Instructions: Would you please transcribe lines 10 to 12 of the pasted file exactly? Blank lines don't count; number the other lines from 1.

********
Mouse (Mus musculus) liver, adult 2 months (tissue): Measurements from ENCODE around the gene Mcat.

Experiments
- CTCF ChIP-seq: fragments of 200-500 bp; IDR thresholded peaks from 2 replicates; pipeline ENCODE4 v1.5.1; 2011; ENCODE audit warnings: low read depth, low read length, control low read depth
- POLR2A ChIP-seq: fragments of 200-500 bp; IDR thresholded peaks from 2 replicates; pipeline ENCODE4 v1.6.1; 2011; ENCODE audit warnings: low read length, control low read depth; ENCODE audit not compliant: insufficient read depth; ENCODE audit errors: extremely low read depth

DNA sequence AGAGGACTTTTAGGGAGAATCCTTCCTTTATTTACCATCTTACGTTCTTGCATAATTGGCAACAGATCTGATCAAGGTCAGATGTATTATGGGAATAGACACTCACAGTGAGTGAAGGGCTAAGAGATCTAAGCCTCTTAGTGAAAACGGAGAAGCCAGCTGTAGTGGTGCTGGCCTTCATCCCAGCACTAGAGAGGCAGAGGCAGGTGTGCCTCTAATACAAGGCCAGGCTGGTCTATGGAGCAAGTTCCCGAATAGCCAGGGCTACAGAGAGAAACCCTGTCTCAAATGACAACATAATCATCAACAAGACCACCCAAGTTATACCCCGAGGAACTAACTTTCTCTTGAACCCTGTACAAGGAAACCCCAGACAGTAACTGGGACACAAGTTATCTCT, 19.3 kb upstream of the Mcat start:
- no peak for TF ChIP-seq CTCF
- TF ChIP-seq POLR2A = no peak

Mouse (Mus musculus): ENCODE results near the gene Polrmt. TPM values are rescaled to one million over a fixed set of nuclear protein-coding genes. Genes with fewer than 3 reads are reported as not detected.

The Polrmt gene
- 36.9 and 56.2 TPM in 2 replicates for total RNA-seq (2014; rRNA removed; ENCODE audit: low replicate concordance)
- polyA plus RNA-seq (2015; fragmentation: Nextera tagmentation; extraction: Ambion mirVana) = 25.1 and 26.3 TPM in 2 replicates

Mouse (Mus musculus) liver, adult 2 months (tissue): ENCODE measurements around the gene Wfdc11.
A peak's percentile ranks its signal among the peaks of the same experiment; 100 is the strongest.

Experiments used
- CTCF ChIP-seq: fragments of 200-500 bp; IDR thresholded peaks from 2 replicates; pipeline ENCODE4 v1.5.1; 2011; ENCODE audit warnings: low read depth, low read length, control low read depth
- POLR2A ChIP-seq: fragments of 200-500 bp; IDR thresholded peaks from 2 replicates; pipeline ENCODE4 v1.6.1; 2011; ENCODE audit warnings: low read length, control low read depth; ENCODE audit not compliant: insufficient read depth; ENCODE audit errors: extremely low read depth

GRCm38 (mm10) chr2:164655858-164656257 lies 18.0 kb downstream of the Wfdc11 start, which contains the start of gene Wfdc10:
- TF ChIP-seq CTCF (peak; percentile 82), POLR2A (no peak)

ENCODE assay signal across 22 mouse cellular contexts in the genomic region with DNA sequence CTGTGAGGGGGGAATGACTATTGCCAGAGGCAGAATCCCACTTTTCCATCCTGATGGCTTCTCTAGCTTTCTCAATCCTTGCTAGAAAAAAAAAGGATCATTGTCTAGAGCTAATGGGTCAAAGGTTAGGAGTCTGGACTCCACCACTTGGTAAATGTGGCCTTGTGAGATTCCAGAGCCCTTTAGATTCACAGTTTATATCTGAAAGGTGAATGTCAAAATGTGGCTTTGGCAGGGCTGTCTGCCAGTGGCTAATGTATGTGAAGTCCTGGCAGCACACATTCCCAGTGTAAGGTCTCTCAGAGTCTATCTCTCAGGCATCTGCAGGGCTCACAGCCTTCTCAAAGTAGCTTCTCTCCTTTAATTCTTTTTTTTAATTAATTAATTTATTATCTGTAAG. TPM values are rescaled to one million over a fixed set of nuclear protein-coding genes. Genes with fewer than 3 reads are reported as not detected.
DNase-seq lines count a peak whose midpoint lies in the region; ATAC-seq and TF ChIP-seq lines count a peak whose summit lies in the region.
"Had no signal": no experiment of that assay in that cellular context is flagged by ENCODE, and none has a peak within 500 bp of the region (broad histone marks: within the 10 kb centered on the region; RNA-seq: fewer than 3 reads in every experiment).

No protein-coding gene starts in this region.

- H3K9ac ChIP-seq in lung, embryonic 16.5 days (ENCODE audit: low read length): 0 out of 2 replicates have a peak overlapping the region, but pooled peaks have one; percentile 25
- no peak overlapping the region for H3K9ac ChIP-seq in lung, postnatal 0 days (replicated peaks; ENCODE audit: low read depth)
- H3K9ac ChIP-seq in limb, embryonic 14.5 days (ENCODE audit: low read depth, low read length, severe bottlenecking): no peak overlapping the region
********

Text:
- 36.9 and 56.2 TPM in 2 replicates for total RNA-seq (2014; rRNA removed; ENCODE audit: low replicate concordance)
- polyA plus RNA-seq (2015; fragmentation: Nextera tagmentation; extraction: Ambion mirVana) = 25.1 and 26.3 TPM in 2 replicates

Mouse (Mus musculus) liver, adult 2 months (tissue): ENCODE measurements around the gene Wfdc11.